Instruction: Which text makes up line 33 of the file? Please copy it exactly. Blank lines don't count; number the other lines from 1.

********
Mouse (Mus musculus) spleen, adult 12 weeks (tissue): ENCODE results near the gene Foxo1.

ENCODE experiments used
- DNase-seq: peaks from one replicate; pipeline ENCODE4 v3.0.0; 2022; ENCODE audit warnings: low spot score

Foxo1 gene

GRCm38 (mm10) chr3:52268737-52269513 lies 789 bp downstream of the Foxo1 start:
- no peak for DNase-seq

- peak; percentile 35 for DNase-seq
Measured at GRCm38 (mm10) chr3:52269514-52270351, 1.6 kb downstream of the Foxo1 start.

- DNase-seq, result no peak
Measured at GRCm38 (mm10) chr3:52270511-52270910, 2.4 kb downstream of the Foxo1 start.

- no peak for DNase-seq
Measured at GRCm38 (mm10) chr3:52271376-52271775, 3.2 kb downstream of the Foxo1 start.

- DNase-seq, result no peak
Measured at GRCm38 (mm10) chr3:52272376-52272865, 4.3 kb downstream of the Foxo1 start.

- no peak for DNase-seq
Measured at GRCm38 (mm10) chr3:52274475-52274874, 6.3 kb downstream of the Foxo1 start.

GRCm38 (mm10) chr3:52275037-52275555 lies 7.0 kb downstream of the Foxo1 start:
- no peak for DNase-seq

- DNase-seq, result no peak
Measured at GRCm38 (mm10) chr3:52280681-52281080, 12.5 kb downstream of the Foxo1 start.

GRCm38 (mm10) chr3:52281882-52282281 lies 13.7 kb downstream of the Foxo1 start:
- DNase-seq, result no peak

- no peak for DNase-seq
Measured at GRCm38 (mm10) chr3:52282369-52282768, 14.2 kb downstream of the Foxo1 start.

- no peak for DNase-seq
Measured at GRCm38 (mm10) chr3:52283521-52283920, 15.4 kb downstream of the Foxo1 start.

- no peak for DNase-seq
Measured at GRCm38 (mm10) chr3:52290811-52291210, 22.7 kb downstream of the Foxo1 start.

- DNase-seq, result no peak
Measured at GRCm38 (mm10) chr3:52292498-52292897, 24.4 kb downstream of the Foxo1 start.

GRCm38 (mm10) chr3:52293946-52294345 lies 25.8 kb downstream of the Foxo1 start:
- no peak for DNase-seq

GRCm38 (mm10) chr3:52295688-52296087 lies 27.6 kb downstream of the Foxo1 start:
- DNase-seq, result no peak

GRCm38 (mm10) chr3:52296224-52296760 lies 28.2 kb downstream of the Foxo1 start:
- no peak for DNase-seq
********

GRCm38 (mm10) chr3:52295688-52296087 lies 27.6 kb downstream of the Foxo1 start: